Like 2 John, this letter was directed to a specific person, Gaius. It appears that this name was common in the first century, so pinpointing the man is impossible. There are several men even in the New Testament who had this name, and we cannot be sure if one of them was the intended recipient.
John referred to Gaius with great affection in 3 John 1-2. It seems from 3 John 3-4 that he was either a new believer or possibly someone who had returned to living faithfully. In this short letter, John wanted to point out that godly living extends to how believers treat one another, “even though they are strangers” (3 John 5). It seems that Gaius needed a little prodding to support some traveling missionaries John had sent his way.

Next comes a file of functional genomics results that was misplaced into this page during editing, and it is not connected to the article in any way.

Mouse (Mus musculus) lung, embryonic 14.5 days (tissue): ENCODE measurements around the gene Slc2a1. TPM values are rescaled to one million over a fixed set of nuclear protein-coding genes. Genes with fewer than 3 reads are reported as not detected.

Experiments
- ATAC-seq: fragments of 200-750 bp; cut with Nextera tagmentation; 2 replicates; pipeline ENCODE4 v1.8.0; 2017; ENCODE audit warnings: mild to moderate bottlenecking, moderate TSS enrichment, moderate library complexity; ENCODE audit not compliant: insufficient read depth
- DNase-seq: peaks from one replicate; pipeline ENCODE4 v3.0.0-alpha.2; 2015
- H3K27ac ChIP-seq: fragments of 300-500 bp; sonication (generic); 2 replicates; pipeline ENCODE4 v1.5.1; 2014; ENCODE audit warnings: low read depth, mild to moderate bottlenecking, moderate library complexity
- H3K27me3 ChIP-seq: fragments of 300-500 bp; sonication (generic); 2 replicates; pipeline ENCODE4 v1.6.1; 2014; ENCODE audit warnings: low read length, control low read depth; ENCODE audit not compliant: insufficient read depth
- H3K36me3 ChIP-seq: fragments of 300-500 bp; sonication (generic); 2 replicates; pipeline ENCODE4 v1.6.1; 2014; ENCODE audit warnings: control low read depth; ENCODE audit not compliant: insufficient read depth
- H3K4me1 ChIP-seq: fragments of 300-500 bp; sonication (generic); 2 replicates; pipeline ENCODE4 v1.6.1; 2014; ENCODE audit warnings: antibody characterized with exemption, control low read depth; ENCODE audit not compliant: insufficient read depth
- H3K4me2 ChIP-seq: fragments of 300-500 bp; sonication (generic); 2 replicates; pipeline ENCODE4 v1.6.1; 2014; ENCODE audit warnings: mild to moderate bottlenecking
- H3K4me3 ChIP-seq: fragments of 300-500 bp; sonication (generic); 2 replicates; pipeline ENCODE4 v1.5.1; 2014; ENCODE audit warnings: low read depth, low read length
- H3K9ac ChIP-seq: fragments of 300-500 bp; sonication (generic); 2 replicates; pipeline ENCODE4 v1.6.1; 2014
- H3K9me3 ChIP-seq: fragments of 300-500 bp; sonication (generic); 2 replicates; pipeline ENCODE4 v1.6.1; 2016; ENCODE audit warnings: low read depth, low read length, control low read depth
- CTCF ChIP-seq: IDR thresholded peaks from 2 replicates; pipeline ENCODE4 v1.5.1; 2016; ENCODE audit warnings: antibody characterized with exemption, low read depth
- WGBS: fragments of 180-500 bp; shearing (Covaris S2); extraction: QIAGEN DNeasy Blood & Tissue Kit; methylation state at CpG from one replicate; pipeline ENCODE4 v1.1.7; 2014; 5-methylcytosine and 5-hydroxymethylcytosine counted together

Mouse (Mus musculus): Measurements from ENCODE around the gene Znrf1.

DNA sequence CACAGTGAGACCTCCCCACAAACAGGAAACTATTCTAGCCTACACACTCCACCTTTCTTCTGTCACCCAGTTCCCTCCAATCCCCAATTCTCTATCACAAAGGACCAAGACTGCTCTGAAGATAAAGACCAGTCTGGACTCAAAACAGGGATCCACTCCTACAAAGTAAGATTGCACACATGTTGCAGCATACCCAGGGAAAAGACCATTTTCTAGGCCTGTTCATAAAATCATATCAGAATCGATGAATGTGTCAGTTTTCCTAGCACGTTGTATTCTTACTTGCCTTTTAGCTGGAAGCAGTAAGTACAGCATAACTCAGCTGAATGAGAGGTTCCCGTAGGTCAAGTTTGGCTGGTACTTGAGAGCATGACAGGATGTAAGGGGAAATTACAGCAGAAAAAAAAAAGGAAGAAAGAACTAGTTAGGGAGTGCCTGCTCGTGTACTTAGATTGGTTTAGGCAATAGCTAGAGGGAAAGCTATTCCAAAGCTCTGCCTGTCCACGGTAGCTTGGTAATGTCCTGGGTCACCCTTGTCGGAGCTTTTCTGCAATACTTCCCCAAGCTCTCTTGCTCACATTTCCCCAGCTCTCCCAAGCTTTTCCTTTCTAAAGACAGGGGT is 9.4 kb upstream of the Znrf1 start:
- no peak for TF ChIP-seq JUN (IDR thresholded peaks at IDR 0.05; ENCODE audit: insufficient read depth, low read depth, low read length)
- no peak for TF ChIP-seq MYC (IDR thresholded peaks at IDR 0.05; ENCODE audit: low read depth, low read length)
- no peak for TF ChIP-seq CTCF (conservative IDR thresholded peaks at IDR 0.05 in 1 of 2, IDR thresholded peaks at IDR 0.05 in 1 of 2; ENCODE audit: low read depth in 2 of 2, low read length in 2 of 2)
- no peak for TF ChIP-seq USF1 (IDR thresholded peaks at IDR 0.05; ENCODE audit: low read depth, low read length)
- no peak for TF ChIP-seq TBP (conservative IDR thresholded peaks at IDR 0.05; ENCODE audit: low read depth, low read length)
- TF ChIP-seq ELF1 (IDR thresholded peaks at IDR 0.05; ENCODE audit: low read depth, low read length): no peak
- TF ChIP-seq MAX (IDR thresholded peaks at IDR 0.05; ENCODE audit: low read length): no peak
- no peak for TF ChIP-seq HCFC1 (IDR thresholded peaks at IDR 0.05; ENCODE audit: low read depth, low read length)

The second issue John needed to deal with was concerning a man named Diotrephes. He was apparently a narcissistic, arrogant man in the church who was bold enough to slander John and would not welcome the traveling missionaries. He even went so far as to unilaterally excommunicate those who tried to help them! This may be the reason John had to encourage Gaius to do this.
The statement about Demetrius, that he “has been testified to by all” (3 John 12), may have been John’s way to refute some of Diotrephes’ slander. This is similar to when Paul put his reputation on the line to Philemon for Onesimus (Philemon 17). This letter ends in a similar way as 2 John, with a reference to “pen and ink” and the desire to “speak face to face” with Gaius (3 John 14).